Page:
BELOIT - The Stateline Community Foundation (SCF) honored retired Regal-Beloit Executive James Packard and his wife Nancy with the Bridge to the Future Award at its 33rd Annual Celebration at the Beloit Club on Friday evening. The event included dinner, updates on Beloit's Literacy for Life Initiative and a special tribute to the Packards for their devotion to family, community and country.
"You've shown me what it means to be a good citizen in this community. You are a wonderful example," said ABC Supply Company Inc. and Hendricks Holding Company Inc. Chairman Diane Hendricks.
Hendricks said she became close friends with the Packards after she lost her husband Ken Hendricks 12 year ago. After the couple reached out to her, she discovered she had a lot in common with them: being born of humbles means, working hard and becoming successful in the Beloit area. Hendricks and the Packards not only became close friends, but James Packard became her trusted adviser. If not for his encouragement, Hendricks said she didn't know if she would have built the Beloit Club.
Hendricks said the Packards have been silent givers for years, having been supportive of the Stateline Boys and Girls Club, Stateline Family YMCA, Beloit Health System, Beloit College and more.
Former Chairman and CEO of Regal-Beloit Henry Knueppel said he met the Packards in 1973.
"Their values are very clear - family, community and country," Knueppel said.
In addition to giving financially, Knueppel said the Packards demonstrated leadership with Nancy Packard involved in Family Services and James Packard being a founding member of Beloit 200 (then Beloit 2000). He said James Packard also raised the bar at Regal-Beloit (now known as Regal) for community involvement.
In receiving the award, James Packard explained how he became more generous the longer he stayed in the community. When he and his wife first came to Beloit he said he didn't think much about giving away time, energy or money. Over time James Packard said he realized the Stateline Area is uniquely special, with people willing to give of their time and money to make the quality of life better for all those who live in the area. Packard and his wife began giving more to demonstrate to others the value of giving.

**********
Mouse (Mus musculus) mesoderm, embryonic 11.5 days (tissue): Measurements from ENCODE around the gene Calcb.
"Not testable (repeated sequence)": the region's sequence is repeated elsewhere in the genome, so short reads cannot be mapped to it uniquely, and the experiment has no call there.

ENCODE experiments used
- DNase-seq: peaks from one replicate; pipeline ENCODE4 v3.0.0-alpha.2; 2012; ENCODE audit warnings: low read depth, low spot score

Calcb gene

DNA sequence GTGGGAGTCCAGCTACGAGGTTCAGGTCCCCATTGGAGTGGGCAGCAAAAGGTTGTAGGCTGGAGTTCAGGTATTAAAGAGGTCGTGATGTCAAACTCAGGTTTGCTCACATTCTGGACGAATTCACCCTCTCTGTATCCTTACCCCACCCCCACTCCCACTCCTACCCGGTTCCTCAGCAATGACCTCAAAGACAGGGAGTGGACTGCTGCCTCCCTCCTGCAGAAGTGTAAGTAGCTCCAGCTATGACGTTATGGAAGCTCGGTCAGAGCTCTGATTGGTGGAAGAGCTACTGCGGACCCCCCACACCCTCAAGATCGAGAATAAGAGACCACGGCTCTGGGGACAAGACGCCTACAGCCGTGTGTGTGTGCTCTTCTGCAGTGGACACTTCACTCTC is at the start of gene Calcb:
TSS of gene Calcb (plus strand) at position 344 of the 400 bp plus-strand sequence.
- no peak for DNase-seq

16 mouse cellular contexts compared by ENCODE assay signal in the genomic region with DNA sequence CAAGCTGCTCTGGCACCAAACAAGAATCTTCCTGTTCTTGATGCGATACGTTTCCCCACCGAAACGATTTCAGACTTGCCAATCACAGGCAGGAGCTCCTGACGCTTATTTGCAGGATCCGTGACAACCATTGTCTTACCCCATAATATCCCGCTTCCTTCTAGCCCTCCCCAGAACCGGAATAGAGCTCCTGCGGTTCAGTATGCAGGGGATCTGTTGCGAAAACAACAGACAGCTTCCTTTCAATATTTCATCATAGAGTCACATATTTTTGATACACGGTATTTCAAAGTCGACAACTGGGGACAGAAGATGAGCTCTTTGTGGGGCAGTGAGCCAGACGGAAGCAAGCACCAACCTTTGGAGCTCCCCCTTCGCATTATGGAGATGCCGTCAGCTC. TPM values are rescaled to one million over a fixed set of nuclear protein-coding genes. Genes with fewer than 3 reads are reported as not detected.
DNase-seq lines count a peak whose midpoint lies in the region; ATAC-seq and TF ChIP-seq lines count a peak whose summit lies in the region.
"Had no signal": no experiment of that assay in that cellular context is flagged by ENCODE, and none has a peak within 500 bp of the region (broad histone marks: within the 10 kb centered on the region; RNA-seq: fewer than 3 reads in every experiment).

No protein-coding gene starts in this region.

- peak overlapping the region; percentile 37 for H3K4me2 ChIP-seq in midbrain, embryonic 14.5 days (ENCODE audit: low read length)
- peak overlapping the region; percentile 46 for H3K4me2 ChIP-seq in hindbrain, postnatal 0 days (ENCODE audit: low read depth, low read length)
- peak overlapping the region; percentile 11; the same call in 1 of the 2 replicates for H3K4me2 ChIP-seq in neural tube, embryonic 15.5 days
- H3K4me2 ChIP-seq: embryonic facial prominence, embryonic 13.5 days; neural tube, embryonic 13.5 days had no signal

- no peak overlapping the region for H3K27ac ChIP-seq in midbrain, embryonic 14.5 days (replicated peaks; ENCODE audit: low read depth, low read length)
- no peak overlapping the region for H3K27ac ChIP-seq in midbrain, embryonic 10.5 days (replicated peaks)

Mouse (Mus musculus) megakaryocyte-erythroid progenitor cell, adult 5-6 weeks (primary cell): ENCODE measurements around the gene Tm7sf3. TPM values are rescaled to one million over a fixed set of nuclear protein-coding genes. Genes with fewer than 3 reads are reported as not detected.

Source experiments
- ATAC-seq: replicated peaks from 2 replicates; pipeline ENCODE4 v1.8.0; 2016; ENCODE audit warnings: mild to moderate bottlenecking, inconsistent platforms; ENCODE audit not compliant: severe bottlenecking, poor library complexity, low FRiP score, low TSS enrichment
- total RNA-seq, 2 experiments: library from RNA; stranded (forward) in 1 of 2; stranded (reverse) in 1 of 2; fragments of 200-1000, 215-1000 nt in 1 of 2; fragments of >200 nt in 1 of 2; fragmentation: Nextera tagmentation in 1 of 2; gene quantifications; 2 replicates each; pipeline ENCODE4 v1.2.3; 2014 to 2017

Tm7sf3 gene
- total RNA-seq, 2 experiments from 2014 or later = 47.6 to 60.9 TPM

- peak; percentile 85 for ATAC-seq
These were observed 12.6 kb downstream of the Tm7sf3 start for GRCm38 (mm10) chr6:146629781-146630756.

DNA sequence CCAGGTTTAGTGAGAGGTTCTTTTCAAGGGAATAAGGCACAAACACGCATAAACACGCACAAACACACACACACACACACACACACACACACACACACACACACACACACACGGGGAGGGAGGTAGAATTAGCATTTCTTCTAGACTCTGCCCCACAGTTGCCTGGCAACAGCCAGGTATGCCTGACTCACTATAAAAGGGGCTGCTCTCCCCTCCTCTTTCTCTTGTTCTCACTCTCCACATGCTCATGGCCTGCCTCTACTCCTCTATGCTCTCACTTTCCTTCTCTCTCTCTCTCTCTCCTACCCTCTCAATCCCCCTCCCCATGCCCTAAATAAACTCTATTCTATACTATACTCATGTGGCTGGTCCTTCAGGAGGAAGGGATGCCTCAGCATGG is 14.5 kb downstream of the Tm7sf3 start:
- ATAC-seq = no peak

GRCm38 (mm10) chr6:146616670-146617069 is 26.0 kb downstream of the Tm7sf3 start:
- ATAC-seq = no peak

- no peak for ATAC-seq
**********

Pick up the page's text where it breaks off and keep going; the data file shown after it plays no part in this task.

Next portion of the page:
"Try to find a way to keep what has made this community so special to continue," James Packard said. "Give every possible way you can think of to help mankind and help this community."
In addition to the Bridge to the Future award, the evening included some updates on Beloit's Literacy for Life Initiative.
University of Wisconsin Madison student and Beloit Memorial High School graduate Gloria Heiss spoke about her involvement in the book giveaway event last April where children and families received free books and bookshelves were raffled off to children.
Heiss, who currently volunteers with the Madison Reading Project, said she is working to see if a bookmobile could come to Beloit.
The evening included thanks to those supporting Beloit's Literacy for Life Initiative. Bill Flanagan thanked Beloit Health System President and CEO Tim McKevett and Dr. Roger Kapoor for their involvement. He commended Beloit City Manager Lori Curtis Luther for making the city involved in the initiative via the police, fire and city planning departments. He also thanked Bill Lock and Jim Agate of Culver's for their support.
Tinder commended Todd Elementary School ESL teacher Mary Ellen Fuentes for her efforts to get books on school buses.
"You are an example of what we knew could happen, and I want to thank you from the bottom of my heart," Tinder said of Fuentes.
Susan Stein, executive director of Nutrition and Health Associates, said early literacy is more important than ever in a time of increased screen time. She commended School District of Beloit Director of Early Literacy Rachelle Elliott for developing programming to model and demonstrate what families need to learn.
The premier sponsor of Friday's event was First National Bank, and the keynote sponsor was BMO Wealth Management.
Packard joined then Regal-Beloit in 1979 after leaving Frito-Lay and became president by 1980, chief executive officer by 1985 and chairman by 1986. He officially ended his 27-year career on Dec. 31, 2006.
Under his leadership, Regal-Beloit expanded from $40 million in sales in 1980 to $756.6 million by 2004. In 2005, the company's 50th year in business, sales rose to $1.4 billion, according to Beloit Daily News archives.